Echocardiography represents the main imaging tool used at least on a yearly basis because it provides good functional assessment of the RV, pulmonary and tricuspid valves with low cost, wide availability and absence of contraindications or ionizing radiation. CMR is performed yearly in case of progressive RV dilation and dysfunction or significant right heart failure symptoms. Lung perfusion scan is performed in case of considerable pulmonary branch stenosis, where significant decrease in ipsilateral lung perfusion is suspected and may warrant intervention.
These issues become increasingly important as we lack concrete data on the rate and predictors of disease progression in TOF, while economic factors greatly affect allocation of funds and resources in our current environment. Further research is needed on the factors influencing disease progression in TOF concerning PR, RV dilation and dysfunction and aortic dilation in order to optimize management and follow up as well as timing of interventions in these patients.
Unnatural history of tetralogy of Fallot: prospective follow-up of 40 years after surgical correction. Multimodality imaging guidelines for patients with repaired tetralogy of fallot: a report from the AmericanSsociety of echocardiography: developed in collaboration with the Society for Cardiovascular Magnetic Resonance and the Society for Pediatric Radiology.
The absence of well-formed papillary muscles is a clue to the diagnosis. Figure 3 demonstrates the imaging features of LVNC. ARVC is a genetic desmosomal disease characterised pathologically by progressive RV myocyte loss and fibrofatty replacement. Aborted SCD from arrhythmia is often the initial presentation.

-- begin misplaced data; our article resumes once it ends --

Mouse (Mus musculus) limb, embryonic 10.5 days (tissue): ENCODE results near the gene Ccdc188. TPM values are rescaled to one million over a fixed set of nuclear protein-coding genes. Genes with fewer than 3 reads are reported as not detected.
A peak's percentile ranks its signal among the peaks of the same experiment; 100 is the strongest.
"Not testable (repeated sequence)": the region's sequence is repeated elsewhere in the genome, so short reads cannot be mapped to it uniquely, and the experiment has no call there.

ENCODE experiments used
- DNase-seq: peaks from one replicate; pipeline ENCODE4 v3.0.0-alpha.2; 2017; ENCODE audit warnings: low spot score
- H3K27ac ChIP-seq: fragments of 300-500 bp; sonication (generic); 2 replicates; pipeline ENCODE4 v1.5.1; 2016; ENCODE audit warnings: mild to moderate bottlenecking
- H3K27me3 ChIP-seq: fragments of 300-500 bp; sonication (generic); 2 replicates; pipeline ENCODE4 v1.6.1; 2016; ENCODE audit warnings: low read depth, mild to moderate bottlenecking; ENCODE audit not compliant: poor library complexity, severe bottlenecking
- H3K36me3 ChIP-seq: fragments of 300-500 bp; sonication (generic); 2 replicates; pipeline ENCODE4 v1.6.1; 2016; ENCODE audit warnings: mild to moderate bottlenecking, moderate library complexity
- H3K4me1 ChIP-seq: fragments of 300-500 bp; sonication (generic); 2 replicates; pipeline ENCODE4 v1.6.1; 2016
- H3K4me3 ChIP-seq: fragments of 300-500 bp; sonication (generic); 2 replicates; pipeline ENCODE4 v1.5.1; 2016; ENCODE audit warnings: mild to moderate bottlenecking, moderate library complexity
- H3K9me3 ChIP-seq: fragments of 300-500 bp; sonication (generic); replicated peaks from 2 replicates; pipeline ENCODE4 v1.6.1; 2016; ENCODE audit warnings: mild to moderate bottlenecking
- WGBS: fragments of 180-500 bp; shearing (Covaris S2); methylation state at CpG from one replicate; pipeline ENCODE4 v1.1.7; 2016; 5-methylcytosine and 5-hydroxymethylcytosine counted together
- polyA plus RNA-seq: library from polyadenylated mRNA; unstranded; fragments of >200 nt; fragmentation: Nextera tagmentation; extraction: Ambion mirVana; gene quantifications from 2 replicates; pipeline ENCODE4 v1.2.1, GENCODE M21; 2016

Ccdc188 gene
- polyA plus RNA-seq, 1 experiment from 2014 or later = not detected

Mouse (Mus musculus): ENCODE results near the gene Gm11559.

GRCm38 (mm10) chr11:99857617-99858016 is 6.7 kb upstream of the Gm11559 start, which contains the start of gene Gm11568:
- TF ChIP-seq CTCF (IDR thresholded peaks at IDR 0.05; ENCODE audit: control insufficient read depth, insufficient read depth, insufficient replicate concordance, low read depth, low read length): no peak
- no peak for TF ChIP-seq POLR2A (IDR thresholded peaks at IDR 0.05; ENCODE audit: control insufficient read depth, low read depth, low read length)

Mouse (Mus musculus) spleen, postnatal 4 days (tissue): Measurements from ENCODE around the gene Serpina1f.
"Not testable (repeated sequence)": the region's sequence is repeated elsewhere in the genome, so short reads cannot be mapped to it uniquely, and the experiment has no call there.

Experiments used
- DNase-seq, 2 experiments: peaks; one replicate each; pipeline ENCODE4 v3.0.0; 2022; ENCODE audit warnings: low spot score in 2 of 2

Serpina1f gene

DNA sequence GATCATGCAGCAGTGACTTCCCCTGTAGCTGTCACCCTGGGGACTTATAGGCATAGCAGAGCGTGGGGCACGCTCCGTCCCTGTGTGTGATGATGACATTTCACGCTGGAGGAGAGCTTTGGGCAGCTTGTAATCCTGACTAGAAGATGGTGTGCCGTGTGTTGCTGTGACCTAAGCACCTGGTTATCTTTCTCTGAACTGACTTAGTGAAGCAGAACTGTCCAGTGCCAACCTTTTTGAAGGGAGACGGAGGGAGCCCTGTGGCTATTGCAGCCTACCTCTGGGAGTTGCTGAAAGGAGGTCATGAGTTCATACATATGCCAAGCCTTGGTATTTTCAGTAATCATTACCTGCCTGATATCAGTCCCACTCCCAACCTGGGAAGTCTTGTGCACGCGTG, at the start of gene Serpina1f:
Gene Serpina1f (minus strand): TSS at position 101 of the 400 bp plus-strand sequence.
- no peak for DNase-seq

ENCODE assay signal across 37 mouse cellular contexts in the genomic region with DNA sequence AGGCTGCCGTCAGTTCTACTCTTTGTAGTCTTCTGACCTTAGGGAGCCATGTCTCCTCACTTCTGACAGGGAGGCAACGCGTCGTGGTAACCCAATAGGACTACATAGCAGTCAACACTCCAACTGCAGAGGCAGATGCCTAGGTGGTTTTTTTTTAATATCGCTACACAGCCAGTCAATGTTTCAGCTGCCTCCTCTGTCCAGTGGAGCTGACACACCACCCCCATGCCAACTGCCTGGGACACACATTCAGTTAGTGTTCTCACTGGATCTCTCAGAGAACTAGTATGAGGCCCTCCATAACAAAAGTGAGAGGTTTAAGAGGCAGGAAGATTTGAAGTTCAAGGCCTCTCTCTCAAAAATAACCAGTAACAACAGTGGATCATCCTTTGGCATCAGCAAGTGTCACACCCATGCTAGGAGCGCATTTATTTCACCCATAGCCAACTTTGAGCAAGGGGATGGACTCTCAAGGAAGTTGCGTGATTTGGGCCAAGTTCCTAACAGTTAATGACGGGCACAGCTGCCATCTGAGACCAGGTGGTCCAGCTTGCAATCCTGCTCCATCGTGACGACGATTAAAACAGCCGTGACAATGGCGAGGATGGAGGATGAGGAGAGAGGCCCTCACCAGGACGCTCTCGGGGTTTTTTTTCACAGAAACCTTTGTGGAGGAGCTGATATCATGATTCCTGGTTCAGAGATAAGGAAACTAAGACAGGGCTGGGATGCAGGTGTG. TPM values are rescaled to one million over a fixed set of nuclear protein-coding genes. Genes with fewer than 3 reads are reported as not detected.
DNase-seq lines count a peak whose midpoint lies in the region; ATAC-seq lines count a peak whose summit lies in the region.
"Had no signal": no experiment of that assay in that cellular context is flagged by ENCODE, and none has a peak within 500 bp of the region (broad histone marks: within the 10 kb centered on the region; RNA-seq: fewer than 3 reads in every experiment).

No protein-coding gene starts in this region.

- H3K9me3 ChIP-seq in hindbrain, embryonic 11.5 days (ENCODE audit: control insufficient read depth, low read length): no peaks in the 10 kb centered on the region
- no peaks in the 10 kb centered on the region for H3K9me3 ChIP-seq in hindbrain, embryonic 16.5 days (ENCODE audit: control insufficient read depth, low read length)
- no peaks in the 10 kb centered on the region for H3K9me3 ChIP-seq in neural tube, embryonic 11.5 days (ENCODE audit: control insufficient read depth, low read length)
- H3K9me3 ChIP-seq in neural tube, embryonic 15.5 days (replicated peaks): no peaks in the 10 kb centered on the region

ARVC task force criteria TFC forms the cornerstone of the diagnosis, and the revision has improved sensitivity for gene carriers with limited disease and patients with left-sided disease. RV regional wall motion abnormality akinesia, dyssynchrony or aneurysm and one of the following:.
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Major and minor criteria have been defined for histology, ECG and family history, and are applied in the diagnosis. CMR transaxial cine stack is included as part of the work-up and detects regional and global RV dysfunction, wall motion abnormalities, aneurysms and wall thinning. Fat can appear in the RV in healthy individuals and can be difficult to image in the thin RV wall or discriminate with confidence from epicardial fat.
LGE is part of the ARVC protocol and its absence does not preclude the diagnosis but, when present, it has a high diagnostic sensitivity and specificity. However, RV LGE presents imaging problems: 20 Firstly, it is difficult to discriminate from RV fat; and secondly it requires significantly different inversion times compared with the LV.